Freighter Sank In Lake Superior Killing Entire Crew

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Freighter

SS Edmund Fitzgerald was an American Great Lakes freighter that sank in a Lake Superior storm on November 10, 1975, with the loss of the entire crew of 29.  When launched on June 7, 1958, she was the largest ship on North America’s Great Lakes and she remains the largest to have sunk there.

Crossing Lake Superior at about 13 knots, the boats encountered a massive winter storm.  The 729-foot vessel vanished from radar screens as winds of hurricane force — of 75 miles per hour — raised waves to 25 feet in 42-degree weather.  Because of the storm, the Soo Locks were closed.  The freighters altered their courses northward, seeking shelter along the Canadian coast.  Later, they would cross to Whitefish Bay and approach the Sault Ste. Marie locks.

On the afternoon of November 10th the Fitzgerald reported a minor list developing and top-side damage including the loss of radar, but did not indicate a serious problem. She slowed to come within range of receiving Anderson´s radar data and for a time Anderson guided the Fitzgerald toward the relative safety of Whitefish Bay.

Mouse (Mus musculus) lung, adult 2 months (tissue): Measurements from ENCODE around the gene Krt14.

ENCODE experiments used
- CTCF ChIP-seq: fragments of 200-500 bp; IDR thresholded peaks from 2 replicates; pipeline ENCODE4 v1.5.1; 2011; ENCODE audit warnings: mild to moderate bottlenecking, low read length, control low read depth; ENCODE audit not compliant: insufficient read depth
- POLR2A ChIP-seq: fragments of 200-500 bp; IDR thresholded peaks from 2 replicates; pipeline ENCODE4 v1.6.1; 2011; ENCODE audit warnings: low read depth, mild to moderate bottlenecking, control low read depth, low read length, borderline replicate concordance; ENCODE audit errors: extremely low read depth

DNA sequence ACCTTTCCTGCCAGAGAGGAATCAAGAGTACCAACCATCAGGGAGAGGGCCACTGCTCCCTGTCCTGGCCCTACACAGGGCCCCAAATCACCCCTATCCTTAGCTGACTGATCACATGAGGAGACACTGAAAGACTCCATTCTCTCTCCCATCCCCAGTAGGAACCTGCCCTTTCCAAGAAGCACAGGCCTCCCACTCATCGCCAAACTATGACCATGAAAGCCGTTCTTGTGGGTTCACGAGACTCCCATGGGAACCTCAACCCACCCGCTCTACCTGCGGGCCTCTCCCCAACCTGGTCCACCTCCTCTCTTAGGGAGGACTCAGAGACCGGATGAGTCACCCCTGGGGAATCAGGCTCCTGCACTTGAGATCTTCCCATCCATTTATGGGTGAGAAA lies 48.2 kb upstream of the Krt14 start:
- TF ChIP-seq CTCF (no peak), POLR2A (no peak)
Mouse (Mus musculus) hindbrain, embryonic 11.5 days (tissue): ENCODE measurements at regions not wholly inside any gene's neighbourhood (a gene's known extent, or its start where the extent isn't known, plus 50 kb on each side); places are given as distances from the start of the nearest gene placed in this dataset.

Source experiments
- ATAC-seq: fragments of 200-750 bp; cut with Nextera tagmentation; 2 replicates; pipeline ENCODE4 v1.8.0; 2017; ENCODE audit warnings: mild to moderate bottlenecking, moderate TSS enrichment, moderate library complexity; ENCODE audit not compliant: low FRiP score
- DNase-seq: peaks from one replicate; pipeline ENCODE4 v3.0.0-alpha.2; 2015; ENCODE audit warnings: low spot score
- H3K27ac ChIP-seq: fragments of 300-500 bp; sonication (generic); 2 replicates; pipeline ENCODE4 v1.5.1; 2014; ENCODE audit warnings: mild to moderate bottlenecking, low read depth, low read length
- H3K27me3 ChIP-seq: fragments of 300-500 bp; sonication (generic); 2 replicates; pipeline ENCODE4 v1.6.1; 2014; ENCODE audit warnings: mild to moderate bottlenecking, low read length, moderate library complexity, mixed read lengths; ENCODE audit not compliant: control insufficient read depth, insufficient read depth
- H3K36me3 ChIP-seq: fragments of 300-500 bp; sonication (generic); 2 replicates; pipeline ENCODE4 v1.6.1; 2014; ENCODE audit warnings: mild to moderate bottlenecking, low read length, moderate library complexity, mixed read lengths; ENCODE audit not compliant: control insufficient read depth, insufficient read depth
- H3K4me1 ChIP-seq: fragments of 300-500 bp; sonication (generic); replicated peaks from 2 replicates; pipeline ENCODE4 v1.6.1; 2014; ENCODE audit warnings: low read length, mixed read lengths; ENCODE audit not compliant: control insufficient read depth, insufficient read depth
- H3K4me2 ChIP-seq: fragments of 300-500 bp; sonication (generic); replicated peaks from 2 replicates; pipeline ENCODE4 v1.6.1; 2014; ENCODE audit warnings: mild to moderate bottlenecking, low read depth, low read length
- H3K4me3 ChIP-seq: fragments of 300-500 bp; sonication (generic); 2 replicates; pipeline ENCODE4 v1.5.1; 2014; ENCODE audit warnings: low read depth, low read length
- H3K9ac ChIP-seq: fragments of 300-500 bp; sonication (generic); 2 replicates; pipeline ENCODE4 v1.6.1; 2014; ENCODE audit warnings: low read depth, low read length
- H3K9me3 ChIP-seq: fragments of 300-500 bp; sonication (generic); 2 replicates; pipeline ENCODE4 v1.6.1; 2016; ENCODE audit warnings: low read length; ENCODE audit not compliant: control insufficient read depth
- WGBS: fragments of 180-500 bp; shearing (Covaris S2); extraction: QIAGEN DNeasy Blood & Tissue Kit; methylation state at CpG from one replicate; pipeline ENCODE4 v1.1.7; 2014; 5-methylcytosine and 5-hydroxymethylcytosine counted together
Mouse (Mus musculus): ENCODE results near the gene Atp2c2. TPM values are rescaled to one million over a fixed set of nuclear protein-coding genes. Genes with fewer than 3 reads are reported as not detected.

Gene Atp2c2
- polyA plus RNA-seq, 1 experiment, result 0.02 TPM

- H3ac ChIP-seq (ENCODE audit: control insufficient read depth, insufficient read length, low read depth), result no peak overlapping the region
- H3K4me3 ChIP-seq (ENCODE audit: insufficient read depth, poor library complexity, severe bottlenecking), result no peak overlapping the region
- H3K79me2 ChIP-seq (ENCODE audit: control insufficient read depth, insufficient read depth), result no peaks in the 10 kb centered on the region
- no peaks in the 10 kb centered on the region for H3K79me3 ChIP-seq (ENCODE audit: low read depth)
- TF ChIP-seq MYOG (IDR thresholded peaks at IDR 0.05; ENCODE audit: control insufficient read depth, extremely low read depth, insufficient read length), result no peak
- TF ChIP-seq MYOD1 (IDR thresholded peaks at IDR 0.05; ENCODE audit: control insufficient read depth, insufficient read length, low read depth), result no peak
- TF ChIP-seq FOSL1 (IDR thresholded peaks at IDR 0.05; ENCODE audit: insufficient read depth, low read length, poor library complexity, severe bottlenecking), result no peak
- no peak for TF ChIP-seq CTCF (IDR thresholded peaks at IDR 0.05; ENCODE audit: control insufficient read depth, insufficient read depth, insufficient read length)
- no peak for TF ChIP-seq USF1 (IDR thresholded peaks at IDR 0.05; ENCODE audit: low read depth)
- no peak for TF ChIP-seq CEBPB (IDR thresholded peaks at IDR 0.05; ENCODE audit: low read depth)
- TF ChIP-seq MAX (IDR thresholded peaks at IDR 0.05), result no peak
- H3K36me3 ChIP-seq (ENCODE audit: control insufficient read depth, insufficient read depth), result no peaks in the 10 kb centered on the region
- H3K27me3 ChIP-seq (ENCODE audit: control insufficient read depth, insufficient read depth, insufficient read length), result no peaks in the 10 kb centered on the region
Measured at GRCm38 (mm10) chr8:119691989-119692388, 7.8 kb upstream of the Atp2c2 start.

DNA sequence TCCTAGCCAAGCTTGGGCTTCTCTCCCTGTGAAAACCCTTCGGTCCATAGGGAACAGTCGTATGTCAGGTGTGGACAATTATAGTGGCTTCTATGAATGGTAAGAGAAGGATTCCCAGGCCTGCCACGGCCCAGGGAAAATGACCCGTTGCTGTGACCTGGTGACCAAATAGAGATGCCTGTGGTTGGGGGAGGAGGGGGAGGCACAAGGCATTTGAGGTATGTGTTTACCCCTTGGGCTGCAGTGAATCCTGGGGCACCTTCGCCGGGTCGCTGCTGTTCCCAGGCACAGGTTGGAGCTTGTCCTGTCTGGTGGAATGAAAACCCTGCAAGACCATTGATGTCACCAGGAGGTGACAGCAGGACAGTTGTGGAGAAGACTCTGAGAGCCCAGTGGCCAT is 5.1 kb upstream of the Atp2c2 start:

The last communication from the boat came at approximately 19:10 (7:10 PM), when Anderson notified Fitzgerald of being hit by rogue waves or perhaps seiche waves large enough to be caught on radar, that were heading Fitzgerald´s way.  A few minutes later, she suddenly sank – no distress signal was received.  A short ten minutes later Anderson could neither raise Fitzgerald nor detect her on radar.  At 20:32, Anderson informed the U.S. Coast Guard of their concern for the boat.

Once Anderson noted the loss of Fitzgerald, a search was launched for survivors.  The initial search consisted of Anderson and a second freighter, SS William Clay Ford.  The efforts of a third freighter, the Canadian vessel Hilda Marjanne, were foiled by the weather.

The U.S. Coast Guard launched three aircraft, but could not mobilize any ships.  A Coast Guard buoy tender, Woodrush, was able to launch within two and a half hours, but took a day to arrive.  The search recovered debris, including lifeboats and rafts, but no survivors.

Source: Wikipedia

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